Vulnerable women trapped by changes to bail laws — Cathy Humphreys and David Gallant (The Age): “The Victorian government made amendments to the Bail Act in 2017 and 2018 to tighten the bail system. The impetus for change was sparked by the revelation that James Gargasoulas had been released on bail only a few days prior to him driving a car through Bourke Street Mall, killing six people and injuring another 30.”
Curriculum designed to broaden minds ($) — Tim Dodd (The Australian): “The Australian National University ended its Ramsay negotiations last year after the centre, according to the ANU, would not commit itself to the principle of academic freedom. We might have hoped that the Wollongong MoU would offer clarity on this point. Unfortunately it does not. In fact, it doesn’t even mention academic freedom.”
HOLD THE FRONT PAGE
WHAT’S ON TODAY
Events for Minerals Week will be held over two days, with Scott Morrison expected to deliver an address tonight.
National Rural Health Alliance will hold a rural health forum to feature Health Minister Greg Hunt, Aged Care and Indigenous Health Minister Ken Wyatt, Opposition spokeswoman Catherine King and Greens leader Richard Di Natale advising their party’s position on a range of rural health issues. King will later address the National Press Club.
A Senate inquiry is expected to hand down a report into the then-Turnbull government’s $444m to the Great Barrier Reef Foundation.
The High Court will deliver judgement on Minister for Immigration & Border Protection (MIBP) & Anor v SZMTA & Anor; CQZ15 v MIBP & Anor; BEG15 v MIBP & Anor.
ACTU Secretary Sally McManus will launch her new book On Fairness at the Workers Bar pop-up.
The Transport Workers Union will hold a road transport summit to establish new policies on safety and fairness.
Michaelia Cash’s former chief of staff Ben Davies is expected to appear in the Federal Court case into the lawfulness of AFP raids on two Australian Workers’ Union offices.
The Victorian Auditor-General’s Office will release reports into two issues: professional learning for school teachers; and access to mental health services.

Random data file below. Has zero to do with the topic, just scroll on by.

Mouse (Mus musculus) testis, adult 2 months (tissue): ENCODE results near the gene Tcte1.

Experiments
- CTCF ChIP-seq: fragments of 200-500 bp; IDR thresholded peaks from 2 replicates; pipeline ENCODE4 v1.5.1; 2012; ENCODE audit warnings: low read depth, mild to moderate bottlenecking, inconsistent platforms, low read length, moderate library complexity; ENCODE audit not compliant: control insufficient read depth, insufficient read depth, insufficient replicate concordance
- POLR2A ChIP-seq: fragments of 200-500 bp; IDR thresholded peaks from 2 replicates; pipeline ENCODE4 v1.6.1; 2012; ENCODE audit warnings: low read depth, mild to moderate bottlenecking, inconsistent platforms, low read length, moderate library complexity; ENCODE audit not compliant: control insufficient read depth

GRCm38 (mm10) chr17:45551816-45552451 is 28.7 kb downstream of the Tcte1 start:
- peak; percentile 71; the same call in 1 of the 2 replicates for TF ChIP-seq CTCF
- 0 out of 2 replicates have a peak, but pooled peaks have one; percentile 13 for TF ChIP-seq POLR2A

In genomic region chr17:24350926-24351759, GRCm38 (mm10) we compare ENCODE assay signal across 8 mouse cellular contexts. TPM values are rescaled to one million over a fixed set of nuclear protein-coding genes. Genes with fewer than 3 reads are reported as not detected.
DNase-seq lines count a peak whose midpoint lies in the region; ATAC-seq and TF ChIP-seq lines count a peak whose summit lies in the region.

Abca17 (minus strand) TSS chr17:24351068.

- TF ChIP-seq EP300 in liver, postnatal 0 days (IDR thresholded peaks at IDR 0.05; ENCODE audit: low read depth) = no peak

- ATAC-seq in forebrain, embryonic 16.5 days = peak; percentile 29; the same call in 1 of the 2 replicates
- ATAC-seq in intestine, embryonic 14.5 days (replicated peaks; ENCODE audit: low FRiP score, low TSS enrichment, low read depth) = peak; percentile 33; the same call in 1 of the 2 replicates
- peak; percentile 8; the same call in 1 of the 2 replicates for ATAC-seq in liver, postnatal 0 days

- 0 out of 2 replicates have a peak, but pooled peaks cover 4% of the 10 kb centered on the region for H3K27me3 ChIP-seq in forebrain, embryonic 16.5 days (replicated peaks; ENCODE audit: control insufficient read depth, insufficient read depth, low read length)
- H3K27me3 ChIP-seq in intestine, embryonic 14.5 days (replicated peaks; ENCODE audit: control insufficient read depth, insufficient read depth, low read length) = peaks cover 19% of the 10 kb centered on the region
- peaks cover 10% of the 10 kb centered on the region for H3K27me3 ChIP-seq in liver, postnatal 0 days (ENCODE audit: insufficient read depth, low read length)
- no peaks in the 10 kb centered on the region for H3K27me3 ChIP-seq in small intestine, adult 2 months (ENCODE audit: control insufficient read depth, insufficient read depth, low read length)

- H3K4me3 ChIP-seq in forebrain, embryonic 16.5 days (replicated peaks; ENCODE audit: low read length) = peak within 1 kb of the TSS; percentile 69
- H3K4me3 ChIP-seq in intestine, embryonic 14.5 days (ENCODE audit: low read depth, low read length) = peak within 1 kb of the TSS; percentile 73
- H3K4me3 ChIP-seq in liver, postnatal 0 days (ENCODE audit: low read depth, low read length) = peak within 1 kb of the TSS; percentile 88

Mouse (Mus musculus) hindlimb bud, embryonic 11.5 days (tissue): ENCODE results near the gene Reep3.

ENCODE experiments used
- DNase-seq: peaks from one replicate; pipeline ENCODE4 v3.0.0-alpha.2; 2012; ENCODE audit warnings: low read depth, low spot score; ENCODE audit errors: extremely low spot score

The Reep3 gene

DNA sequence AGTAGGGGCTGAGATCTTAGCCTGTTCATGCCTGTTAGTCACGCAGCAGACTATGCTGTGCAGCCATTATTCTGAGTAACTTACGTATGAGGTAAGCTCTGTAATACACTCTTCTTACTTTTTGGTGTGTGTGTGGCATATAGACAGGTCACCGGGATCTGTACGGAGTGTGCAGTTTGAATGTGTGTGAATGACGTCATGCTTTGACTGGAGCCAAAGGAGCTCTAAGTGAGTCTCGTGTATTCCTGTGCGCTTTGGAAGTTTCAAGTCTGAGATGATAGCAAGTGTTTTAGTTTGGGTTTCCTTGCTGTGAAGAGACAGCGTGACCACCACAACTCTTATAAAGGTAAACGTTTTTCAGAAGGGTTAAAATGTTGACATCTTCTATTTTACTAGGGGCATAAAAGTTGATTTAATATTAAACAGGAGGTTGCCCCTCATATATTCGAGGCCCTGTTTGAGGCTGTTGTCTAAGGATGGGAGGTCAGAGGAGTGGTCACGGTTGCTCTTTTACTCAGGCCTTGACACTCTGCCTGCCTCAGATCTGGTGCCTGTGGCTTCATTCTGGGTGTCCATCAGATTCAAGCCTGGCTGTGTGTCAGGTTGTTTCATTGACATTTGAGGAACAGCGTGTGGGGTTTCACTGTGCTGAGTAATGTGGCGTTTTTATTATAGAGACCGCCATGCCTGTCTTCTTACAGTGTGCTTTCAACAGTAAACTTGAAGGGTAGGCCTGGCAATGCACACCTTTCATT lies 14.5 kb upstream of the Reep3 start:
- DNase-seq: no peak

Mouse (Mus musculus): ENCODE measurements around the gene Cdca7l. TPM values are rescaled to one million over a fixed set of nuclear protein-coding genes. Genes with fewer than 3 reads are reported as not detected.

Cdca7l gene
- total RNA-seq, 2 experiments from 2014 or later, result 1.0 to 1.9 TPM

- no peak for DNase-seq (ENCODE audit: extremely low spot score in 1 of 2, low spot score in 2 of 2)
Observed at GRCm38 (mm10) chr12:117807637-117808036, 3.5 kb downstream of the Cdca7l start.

Crime Stoppers Victoria will launch its Dob In A Dealer campaign in the Melbourne City region, a nation-wide program funded by the federal government aimed at stopping Australia’s supply chain of illicit drugs.
Shell Australia chairwoman Zoe Yujnovich will address the Melbourne Mining Club.
Disability service provider The Australian Foundation for Disability (Afford) will announce a partnership with AFL’s Hawthorn Football Club.
A launch event will be held for Mind Medicine Australia (MMA), a new charity focusing on the development of psychedelic medicines to help treat mental illness.
Voices Of Warringah will host panel event “Uluru Statement from the Heart: Voice, Treaty and Truth” with Australia’s first Indigenous silk Tony McAvoy, Uphold & Recognise board member Sean Gordon, and lawyer Teela Reid.
Day one of the 2019 NSW Seniors Festival, to run until February 24.
Lord Mayor Graham Quirk will host a Creative Industry’s Business Forum with keynote speeches from Brisbane Festival CEO Charlie Cush and Cluster Arts’ Executive Director Deb Wilks.
Hearings will begin for parliamentary inquiries into short‐stay accommodation and, separately, the Corruption and Crime Commission.
Day one of the two-day North Australia Savanna Fire Forum, run by the Indigenous Carbon Industry Network.
Events will be held across the country to mark the anniversary of then-prime minister Kevin Rudd’s apology to the Stolen Generations. Grandmothers Against Removals, Stolen Generation survivors and Aboriginal elders will also march on NSW parliament call for a repeal of new laws facilitating forced adoptions that passed in November 2018.